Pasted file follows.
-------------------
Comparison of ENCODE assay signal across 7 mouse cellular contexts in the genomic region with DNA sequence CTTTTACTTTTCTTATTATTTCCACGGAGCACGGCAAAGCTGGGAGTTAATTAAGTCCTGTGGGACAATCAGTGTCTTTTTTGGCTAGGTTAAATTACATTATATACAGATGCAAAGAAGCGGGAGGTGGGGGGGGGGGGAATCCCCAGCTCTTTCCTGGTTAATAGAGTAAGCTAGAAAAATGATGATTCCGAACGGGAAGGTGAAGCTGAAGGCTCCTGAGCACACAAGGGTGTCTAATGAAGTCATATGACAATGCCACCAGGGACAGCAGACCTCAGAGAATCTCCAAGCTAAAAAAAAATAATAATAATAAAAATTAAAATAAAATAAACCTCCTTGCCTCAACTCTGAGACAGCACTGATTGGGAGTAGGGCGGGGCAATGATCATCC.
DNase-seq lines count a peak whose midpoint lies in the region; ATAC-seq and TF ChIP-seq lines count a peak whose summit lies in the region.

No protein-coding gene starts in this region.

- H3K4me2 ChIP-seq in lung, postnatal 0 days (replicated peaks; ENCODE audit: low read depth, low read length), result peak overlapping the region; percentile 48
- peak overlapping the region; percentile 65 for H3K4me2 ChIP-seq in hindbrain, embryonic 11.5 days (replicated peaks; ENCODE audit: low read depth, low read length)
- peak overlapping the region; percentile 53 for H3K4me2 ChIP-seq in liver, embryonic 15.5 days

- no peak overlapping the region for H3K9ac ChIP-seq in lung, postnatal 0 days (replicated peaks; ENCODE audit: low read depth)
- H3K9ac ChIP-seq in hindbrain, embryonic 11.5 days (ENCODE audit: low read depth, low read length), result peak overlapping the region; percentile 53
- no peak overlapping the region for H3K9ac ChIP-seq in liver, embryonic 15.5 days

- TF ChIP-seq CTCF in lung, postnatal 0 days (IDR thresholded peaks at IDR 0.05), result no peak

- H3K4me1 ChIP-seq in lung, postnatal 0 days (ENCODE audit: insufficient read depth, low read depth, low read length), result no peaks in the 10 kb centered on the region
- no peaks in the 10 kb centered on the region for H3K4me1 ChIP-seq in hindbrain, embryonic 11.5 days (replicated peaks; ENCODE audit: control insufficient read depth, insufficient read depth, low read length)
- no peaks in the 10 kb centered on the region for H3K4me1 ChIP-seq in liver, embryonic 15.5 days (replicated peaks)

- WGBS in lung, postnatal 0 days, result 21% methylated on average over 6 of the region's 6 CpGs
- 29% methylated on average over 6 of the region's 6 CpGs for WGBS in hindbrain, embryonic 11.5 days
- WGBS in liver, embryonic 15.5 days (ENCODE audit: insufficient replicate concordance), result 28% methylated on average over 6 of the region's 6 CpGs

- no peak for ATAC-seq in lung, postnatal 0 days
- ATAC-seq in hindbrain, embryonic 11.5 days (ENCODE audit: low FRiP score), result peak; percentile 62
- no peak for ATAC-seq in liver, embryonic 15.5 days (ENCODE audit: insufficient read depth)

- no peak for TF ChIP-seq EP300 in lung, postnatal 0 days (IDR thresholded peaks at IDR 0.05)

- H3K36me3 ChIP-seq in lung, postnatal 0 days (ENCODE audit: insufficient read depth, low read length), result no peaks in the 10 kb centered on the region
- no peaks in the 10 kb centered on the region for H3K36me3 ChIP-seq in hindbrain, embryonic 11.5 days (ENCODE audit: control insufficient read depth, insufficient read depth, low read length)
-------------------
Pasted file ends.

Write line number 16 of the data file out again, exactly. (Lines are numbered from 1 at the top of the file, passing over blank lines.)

- WGBS in liver, embryonic 15.5 days (ENCODE audit: insufficient replicate concordance), result 28% methylated on average over 6 of the region's 6 CpGs